You probably take the stairs on a daily basis. Whether at home, work, or around town running errands, you don’t think much about it. Yet stairs, despite being commonplace, can become your worst nightmare during an accident. Injuries can be devastating and the life changes afterward can be overwhelming.
If you were injured from falling down stairs at someone’s home or business, you may have the right to bring a premises liability claim to recover compensation. To learn more, contact our Chicago premises liability attorneys at Staver Accident Injury Lawyers, P.C. at (312) 236-2900. We offer free initial consultations to get to know you and review your legal options.
If you fall down a broken stairway, you can suffer serious and debilitating injuries – far worse than if you’d simply slipped and fallen to the ground. You may suffer from a number of different injuries after falling down stairs. However, this type of incident often causes:
To recover compensation from a landowner after being hurt on their stairs, you should speak with an experienced Chicago premises liability attorney. There are a number of elements you must establish during a claim to recover your medical expenses, lost wages, disability, disfigurement, and pain and suffering.
These elements include:
To recover compensation through a premise liability claim, you must show the home or business owner had a legal duty toward you. If you were lawfully on the land, such as if you were a house guest or a customer at the business, then the landowner had a duty of care toward you and others. If you were trespassing, the landowner probably does not have a legal duty toward you.
The landowner’s duty is to exercise ordinary care so that the property is reasonably safe for the use of those lawfully on the property. Landowners have a responsibility to keep their premises reasonably safe for you and other guests. This can include inspecting the premises for hidden defects, regularly maintaining the premises, making necessary repairs, putting up warning signs, or blocking off dangerous conditions.
It does not mean landowners must ensure their property is in perfect condition at all times. Owners should pay enough attention to their property to determine when there are hazards that need to be addressed. However, conditions that could be problematic, yet are open and obvious, do not make the owner liable for your injuries.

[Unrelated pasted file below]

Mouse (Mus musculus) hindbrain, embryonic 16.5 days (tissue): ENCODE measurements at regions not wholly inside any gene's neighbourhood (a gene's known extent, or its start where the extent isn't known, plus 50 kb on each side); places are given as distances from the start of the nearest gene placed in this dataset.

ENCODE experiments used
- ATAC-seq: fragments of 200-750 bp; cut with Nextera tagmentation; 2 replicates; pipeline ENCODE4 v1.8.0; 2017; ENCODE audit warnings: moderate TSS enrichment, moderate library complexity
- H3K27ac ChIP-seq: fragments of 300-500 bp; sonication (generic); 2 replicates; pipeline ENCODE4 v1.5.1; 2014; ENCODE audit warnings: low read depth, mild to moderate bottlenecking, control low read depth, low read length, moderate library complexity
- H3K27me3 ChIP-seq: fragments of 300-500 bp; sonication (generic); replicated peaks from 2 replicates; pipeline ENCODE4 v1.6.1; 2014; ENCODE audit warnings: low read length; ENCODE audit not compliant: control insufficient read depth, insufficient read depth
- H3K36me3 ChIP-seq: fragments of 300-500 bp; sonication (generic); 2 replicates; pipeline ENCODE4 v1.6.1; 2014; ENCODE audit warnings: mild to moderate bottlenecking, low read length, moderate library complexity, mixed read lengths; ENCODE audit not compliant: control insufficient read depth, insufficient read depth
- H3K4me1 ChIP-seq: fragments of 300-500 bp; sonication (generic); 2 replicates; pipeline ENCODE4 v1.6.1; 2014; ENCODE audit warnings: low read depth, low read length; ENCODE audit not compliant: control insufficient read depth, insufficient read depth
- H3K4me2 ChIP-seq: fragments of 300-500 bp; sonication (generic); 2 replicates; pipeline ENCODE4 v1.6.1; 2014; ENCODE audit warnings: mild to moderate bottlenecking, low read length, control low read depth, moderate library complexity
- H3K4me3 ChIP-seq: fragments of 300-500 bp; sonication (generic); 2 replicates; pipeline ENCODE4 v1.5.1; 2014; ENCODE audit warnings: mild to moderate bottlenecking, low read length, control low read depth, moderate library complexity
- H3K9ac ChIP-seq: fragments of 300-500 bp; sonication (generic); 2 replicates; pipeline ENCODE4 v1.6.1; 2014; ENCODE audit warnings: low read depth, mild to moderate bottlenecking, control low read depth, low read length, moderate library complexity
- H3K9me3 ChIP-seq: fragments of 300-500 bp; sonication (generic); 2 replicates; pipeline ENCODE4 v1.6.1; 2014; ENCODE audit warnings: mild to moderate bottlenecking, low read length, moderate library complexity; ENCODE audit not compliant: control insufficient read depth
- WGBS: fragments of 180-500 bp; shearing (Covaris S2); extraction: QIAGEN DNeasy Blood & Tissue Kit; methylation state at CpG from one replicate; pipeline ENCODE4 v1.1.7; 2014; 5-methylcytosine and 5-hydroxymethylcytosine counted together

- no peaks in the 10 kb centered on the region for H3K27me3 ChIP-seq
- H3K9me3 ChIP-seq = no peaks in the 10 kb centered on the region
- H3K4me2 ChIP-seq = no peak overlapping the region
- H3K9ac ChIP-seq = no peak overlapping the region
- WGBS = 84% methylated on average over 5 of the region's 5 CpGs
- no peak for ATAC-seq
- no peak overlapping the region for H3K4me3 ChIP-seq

After determining the landowner owed you a duty of care, you must be able to demonstrate that the owner failed to uphold their duty. The issue that caused your injuries must have been a hidden hazard that the owner knew about or reasonably should have known about and did not fix. For example, if you fell down a steep flight of stairs that did not have a handrail, you could demonstrate that the owner was aware of the lack of a handrail and that this created an unreasonable risk on steep stairs.
Once you have evidence that there was a duty and a breach of that duty, you and your attorney must show that this breach led to your injuries and that you can be compensated for your injuries. The landowner’s action or inaction that you state was a breach of their duty to you must be the reason you are hurt. For example, if you fell down stairs because you tripped on a tear in old carpet, you must show that this tear was negligent. You cannot say that the owner was negligent for not having a railing, yet you were injured due to the carpet.
Demonstrating your injuries to an insurer or court can require your personal testimony, witness testimony, and expert witnesses. Your physicians or medical experts will also need to speak in regard to the type and extent of your injuries. How much your injuries are worth will depend on a number of factors your attorney can explain.
If you were injured in a fall down stairs, do not hesitate to reach out for legal help. At Staver Accident Injury Lawyers, P.C., we have years of experience representing individuals in premises liability claims. Call us at (312) 236-2900 to schedule a free consultation and learn about your rights and options.